Angie Hughes, Crow in the Snow (work in progress), 2024. 30cm x 15cm (12″ x 6″). Machine embroidery, mixed media collage. Paper, net, heated organza, tissue paper, Lutradur, pelmet interfacing.
Angie Hughes, Crow in the Snow, 2024. 30cm x 15cm (12" x 6"). Machine embroidery, mixed media collage. Paper, net, heated organza, tissue paper, Lutradur, pelmet interfacing.
Angie Hughes, Crow in the Snow, 2024. 30cm x 15cm (12″ x 6″). Machine embroidery, mixed media collage. Paper, net, heated organza, tissue paper, Lutradur, pelmet interfacing.

Follow the thread

I use machine embroidery for all the complex and decorative surfaces and lightly use hand stitch for small mark making, lines and spots. I use mostly Madeira Classic and Polyneon threads, which are quite shimmery and shiny. Wonderfil Spagetti is a top stitch thread that’s fabulous for outlining, making tendrils and generally raising the surface a little. Recently, I discovered Gütermann’s variegated cotton thread.

I prefer using variegated thread for everything as it softens and naturalises a surface. The cotton thread flattens reflections even more.

Variegated thread is particularly effective in my recent medieval-inspired works, which are influenced by nature reclaiming old buildings. I use the same threads for hand stitching to blend with the machine lines and fall back on DMC perlé for chunky knots and lines.

Top techniques

Because I’m a sample maker, I get going by starting with my favourite techniques, before perhaps trying something new that I’ve seen in a magazine.

I usually have several samples on the go at once. Quite often a really good sample evolves into a finished piece, or one piece can become three.

An early technique I used was making a flour and water paste for batik style effects – although I had a really old damp studio back then and slugs used to enjoy nibbling on my work overnight.

Transfer foiling is a favourite. It’s a foil carried on a cellophane film that will transfer onto a sticky surface like Bondaweb iron-on adhesive. It adds a very shiny and metallic layer, quite precious.

I like to use Vlieseline pelmet interfacing to lift the surface a little, sometimes just as a spacer to attach things to, but I also like to paint it and stitch into it – using it to make flower shapes in my collages and frames for small embroideries. 

I use a Sissix Big Shot machine for making textured surfaces; foiled pelmet interfacing runs through it beautifully. I love the results and I use it for die cutting simple shapes like large circles and squares for collage. I also use a Brother ScanNCut, a useful tool for making my own stencils and creating repeat shapes from my designs. And I have a huge collection of paper punches, from tiny dots to large circles, flowers, hearts and leaves. I use the shapes in my collages along with Posca paint pens for mark making.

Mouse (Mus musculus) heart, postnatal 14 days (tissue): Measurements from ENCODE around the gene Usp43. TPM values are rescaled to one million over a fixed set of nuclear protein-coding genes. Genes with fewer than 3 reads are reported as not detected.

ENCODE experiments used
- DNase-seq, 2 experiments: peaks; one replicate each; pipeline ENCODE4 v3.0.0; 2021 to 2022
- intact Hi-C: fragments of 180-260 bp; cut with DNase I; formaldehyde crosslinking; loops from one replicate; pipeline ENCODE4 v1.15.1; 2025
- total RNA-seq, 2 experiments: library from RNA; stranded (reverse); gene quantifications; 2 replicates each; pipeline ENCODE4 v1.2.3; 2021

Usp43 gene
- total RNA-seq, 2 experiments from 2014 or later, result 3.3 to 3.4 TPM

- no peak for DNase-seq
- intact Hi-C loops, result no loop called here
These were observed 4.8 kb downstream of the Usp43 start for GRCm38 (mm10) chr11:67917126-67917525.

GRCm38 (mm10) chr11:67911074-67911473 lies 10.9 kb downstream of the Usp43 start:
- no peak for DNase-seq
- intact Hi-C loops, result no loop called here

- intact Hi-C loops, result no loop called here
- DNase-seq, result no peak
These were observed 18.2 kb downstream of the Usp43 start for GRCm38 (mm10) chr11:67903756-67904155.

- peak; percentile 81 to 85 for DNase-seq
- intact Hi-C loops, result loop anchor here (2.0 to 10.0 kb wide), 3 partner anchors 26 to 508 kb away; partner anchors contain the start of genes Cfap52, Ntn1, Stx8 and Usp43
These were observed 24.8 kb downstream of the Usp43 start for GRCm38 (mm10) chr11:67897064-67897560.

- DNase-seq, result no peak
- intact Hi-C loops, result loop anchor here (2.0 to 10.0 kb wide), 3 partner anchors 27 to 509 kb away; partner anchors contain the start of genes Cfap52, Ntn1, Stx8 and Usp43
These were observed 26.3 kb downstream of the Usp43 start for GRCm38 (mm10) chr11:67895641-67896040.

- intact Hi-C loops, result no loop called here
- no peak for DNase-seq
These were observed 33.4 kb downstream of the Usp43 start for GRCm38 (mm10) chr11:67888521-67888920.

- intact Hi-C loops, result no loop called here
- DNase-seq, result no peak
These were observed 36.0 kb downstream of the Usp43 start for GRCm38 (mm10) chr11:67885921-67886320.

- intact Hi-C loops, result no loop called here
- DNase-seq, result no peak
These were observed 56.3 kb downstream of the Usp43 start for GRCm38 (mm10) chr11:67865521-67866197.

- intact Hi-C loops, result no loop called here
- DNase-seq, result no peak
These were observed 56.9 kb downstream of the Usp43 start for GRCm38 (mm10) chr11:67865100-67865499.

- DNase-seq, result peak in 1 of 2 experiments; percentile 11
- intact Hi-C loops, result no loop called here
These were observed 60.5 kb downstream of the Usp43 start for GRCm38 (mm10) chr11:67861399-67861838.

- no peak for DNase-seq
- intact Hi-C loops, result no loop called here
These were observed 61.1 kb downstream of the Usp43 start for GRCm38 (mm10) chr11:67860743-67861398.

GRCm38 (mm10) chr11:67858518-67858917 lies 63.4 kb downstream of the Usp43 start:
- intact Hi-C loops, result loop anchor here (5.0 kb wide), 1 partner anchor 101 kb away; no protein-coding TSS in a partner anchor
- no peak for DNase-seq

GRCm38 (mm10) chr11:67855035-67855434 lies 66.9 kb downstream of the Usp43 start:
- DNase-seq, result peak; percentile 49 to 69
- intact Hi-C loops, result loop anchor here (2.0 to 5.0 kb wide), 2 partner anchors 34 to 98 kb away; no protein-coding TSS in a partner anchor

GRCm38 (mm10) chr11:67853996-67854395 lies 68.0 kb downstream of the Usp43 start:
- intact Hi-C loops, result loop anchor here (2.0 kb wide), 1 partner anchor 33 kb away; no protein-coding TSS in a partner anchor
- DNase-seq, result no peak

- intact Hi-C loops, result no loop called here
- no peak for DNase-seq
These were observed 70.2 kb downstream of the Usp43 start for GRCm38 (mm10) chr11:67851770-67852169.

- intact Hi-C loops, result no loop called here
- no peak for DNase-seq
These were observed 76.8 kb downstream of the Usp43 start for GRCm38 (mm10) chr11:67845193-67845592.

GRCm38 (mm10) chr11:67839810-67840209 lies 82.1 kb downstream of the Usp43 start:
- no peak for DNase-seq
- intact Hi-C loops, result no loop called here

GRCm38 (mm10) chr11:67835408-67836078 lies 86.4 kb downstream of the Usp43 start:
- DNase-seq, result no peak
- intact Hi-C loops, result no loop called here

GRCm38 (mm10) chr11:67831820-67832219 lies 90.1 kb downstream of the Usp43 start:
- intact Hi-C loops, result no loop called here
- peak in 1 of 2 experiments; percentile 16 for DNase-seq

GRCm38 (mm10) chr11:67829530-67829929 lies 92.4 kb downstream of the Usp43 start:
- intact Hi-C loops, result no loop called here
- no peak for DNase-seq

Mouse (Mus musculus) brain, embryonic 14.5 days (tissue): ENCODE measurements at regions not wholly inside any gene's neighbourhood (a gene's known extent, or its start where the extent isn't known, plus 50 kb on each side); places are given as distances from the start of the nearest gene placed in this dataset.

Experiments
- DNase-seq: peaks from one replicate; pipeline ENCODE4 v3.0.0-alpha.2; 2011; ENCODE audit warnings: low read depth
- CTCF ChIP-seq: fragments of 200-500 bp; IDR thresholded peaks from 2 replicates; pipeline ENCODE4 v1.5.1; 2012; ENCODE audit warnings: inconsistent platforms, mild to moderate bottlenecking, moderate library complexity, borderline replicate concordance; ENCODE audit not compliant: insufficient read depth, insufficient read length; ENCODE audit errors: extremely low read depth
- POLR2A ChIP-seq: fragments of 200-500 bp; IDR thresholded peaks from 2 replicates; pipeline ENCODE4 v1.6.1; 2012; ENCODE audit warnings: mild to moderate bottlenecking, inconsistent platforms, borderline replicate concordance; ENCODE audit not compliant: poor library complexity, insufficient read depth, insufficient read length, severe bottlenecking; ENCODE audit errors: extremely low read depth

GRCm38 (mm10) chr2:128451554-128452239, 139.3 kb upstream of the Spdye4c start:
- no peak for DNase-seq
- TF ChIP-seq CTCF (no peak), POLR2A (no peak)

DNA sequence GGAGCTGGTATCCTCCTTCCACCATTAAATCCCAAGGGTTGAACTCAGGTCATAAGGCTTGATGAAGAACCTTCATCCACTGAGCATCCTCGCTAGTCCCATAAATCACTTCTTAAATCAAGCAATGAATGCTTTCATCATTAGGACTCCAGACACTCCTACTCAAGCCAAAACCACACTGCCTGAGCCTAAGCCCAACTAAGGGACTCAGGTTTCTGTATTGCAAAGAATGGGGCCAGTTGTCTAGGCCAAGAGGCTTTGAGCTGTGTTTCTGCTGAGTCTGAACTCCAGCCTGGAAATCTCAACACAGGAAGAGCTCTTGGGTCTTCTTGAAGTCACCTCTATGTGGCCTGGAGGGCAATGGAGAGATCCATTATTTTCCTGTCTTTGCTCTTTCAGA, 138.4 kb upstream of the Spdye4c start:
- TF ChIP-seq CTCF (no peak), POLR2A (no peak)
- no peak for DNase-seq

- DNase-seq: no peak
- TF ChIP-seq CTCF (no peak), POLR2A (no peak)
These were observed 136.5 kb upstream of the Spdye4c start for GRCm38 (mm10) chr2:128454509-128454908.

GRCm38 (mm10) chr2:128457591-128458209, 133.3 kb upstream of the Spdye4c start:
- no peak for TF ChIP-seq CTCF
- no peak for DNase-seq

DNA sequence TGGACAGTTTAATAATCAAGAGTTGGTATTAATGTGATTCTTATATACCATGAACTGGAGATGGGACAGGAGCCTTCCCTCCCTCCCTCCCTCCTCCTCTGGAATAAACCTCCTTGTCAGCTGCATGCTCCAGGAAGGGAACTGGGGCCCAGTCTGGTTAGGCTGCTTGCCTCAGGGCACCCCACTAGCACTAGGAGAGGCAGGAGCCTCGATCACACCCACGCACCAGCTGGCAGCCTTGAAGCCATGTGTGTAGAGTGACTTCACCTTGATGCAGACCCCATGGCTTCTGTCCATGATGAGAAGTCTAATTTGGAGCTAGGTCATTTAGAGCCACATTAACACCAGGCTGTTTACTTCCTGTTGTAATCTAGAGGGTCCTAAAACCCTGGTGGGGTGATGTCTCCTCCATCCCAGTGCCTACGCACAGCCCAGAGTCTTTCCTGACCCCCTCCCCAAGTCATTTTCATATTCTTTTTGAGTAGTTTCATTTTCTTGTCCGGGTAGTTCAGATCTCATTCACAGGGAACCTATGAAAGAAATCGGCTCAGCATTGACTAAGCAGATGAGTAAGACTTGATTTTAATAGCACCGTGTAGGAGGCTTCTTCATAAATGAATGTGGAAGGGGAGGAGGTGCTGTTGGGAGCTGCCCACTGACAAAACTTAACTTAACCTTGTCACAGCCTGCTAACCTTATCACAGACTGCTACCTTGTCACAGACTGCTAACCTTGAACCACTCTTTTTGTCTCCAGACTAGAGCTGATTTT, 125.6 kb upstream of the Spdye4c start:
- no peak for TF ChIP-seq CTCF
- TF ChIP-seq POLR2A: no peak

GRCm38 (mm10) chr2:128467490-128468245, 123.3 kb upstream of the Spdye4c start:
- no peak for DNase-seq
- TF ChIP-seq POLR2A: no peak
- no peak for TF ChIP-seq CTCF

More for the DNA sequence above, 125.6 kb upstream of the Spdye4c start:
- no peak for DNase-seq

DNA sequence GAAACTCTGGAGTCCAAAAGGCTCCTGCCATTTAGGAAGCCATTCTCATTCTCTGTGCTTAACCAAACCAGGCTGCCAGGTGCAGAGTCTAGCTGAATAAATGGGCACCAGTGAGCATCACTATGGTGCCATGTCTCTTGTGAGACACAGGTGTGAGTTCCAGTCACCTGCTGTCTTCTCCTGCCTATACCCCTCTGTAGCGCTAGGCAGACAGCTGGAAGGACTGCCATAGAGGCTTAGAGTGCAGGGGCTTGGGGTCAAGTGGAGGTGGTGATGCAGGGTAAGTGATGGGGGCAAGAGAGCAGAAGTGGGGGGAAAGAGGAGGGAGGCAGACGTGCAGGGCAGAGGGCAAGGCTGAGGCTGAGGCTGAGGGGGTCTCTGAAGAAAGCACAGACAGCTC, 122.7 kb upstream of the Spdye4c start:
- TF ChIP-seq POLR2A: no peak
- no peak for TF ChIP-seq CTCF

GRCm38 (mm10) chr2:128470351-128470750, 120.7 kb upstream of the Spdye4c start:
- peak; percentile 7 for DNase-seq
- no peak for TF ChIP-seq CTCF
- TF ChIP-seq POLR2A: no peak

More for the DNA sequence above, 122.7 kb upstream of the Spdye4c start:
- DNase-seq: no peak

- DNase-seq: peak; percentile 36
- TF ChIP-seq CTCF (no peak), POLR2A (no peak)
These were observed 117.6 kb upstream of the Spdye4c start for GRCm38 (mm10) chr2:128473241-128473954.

I use the plastic bag method for dyeing fabrics. I usually start with three pots of colours (yellow, blue and red), adding a little amount of dye into small plastic bags with soda ash soaked cotton fabric. I adjust the colour balance in each plastic bag to achieve a rainbow of colours. For the Monastery project I changed the base colours to mustard yellow, forest green and chocolate brown, and achieved a really nice grungy range of coloured fabric.

Angie Hughes, Monastery, 2023. 35cm x 25cm (15" x 10"). Stencilling, foil transfer, machine and hand stitch. Cotton, pelmet interfacing, soluble film, organza.
Angie Hughes, Monastery, 2023. 35cm x 25cm (15″ x 10″). Stencilling, foil transfer, machine and hand stitch. Cotton, pelmet interfacing, soluble film, organza.
Angie Hughes, Live Life, 2020. 15cm x 15cm x 30cm (6" x 6" x 12"). Machine embroidery, foil transfer. Black cotton velvet, organza.
Angie Hughes, Live Life, 2020. 15cm x 15cm x 30cm (6″ x 6″ x 12″). Machine embroidery, foil transfer. Black cotton velvet, organza.

A recipe for making

The theme of my online Winter School class was white winter trees. I started by playing with colours and texture in paper and fabric, using icy whites and twinkly frosty fabric. I made sure I had gathered a good pile of colours and textures so I had a wide choice. Then I made a few trees using different methods such as soluble film and organza. 

I came across a lovely short poem by Robert Frost called Dust of Snow and realised that I had to use it. I printed one letter at a time by hand on cotton organdie.

Now I had gathered a lovely group of ingredients, it was time to layer and photograph all the possible incarnations until I had something I was pleased with.

Once I was happy with the arrangement of the layers, I added hand stitching with sequins and beads threaded in as I went.

Angie Hughes, Into the Woods, 2023. 25cm x 15cm (10" x 6"). Machine and hand stitch.
Pelmet interfacing, Lutradur, sequins, beads, organza.
Angie Hughes, Into the Woods, 2023. 25cm x 15cm (10″ x 6″). Machine and hand stitch. Pelmet interfacing, Lutradur, sequins, beads, organza.
Angie Hughes, Into the Woods (detail), 2023. 25cm x 15cm (10" x 6"). Machine and hand stitch.